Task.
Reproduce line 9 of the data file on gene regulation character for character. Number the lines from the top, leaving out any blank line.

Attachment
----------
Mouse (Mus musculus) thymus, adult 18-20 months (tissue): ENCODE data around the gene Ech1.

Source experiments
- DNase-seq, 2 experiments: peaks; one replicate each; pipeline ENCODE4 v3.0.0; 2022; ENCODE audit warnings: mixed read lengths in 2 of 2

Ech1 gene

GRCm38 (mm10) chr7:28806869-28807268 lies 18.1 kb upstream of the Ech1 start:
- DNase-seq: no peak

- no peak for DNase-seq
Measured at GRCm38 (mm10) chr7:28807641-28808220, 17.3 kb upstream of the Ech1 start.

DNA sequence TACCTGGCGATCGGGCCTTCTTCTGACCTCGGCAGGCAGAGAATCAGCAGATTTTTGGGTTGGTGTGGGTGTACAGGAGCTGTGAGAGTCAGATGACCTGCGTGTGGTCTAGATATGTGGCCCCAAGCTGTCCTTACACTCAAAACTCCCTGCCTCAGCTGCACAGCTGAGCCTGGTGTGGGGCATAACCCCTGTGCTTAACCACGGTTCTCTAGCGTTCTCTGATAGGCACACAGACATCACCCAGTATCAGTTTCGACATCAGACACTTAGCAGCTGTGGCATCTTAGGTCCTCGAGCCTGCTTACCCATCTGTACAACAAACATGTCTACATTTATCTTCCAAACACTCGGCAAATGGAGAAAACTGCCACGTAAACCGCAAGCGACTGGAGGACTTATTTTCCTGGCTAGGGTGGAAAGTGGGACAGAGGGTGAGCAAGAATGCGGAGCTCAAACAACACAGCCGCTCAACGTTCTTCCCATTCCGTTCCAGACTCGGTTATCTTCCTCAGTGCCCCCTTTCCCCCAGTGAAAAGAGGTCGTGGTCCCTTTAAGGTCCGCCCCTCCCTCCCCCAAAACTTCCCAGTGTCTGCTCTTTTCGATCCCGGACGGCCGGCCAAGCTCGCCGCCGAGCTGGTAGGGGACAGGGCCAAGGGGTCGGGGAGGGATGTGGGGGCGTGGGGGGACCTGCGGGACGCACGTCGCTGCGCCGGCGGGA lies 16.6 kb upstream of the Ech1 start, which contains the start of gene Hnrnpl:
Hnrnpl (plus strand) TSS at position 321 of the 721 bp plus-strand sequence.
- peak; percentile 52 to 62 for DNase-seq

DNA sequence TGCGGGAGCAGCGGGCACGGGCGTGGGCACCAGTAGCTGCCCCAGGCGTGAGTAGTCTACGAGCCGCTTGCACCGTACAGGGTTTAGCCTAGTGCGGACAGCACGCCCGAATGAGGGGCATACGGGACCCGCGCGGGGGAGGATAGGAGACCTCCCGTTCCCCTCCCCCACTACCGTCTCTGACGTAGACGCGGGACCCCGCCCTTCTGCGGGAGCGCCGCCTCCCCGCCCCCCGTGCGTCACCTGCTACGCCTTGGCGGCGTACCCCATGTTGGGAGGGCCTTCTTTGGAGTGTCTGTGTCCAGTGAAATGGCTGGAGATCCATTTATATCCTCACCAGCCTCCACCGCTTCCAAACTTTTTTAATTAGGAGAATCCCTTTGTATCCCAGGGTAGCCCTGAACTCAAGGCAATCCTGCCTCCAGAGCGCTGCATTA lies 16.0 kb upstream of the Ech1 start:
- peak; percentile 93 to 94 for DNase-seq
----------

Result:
DNA sequence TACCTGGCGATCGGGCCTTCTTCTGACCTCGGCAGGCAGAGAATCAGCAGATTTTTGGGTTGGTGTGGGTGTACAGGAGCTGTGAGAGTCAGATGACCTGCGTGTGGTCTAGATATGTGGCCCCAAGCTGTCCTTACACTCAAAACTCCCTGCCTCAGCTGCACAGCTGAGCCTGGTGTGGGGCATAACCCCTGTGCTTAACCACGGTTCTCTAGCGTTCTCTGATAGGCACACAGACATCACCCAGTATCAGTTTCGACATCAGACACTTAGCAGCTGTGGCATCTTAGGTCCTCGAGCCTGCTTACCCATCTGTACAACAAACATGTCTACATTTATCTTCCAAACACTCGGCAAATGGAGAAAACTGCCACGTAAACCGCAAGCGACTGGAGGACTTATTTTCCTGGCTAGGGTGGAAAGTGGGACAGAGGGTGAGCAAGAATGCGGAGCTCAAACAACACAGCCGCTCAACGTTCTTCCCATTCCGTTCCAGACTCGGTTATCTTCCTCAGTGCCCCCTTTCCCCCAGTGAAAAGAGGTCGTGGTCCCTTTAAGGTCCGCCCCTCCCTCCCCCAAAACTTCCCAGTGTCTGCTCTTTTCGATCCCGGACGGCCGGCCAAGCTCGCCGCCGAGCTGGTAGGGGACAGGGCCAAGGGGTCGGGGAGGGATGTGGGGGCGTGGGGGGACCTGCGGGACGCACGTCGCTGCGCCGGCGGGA lies 16.6 kb upstream of the Ech1 start, which contains the start of gene Hnrnpl: